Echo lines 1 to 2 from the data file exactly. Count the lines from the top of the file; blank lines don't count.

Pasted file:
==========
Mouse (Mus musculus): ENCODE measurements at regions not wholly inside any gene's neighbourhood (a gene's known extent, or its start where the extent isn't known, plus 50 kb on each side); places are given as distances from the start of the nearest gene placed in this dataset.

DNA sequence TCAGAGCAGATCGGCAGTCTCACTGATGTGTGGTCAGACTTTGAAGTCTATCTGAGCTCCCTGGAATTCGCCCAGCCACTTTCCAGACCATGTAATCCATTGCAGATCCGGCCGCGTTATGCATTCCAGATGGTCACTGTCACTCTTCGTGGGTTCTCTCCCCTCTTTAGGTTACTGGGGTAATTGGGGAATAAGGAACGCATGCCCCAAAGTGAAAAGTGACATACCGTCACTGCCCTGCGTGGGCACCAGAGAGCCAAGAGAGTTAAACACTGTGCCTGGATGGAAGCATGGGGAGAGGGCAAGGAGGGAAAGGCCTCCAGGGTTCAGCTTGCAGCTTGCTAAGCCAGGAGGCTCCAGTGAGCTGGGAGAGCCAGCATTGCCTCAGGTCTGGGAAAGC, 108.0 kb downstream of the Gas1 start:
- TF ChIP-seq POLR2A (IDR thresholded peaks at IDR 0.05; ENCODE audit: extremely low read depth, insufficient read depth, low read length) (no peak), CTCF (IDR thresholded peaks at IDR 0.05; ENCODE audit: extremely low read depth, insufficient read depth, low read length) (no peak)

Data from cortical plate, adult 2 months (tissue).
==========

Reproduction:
Mouse (Mus musculus): ENCODE measurements at regions not wholly inside any gene's neighbourhood (a gene's known extent, or its start where the extent isn't known, plus 50 kb on each side); places are given as distances from the start of the nearest gene placed in this dataset.

DNA sequence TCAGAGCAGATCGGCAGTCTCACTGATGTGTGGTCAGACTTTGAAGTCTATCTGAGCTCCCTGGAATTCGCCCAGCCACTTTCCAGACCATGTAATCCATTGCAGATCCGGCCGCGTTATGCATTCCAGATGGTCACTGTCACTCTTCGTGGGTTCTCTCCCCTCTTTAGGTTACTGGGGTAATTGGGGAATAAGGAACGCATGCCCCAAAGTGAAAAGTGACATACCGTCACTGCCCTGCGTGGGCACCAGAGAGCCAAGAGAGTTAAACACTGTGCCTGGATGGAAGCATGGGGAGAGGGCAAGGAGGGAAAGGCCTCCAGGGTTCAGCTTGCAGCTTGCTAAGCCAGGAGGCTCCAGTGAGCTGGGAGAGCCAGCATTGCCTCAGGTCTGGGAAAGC, 108.0 kb downstream of the Gas1 start: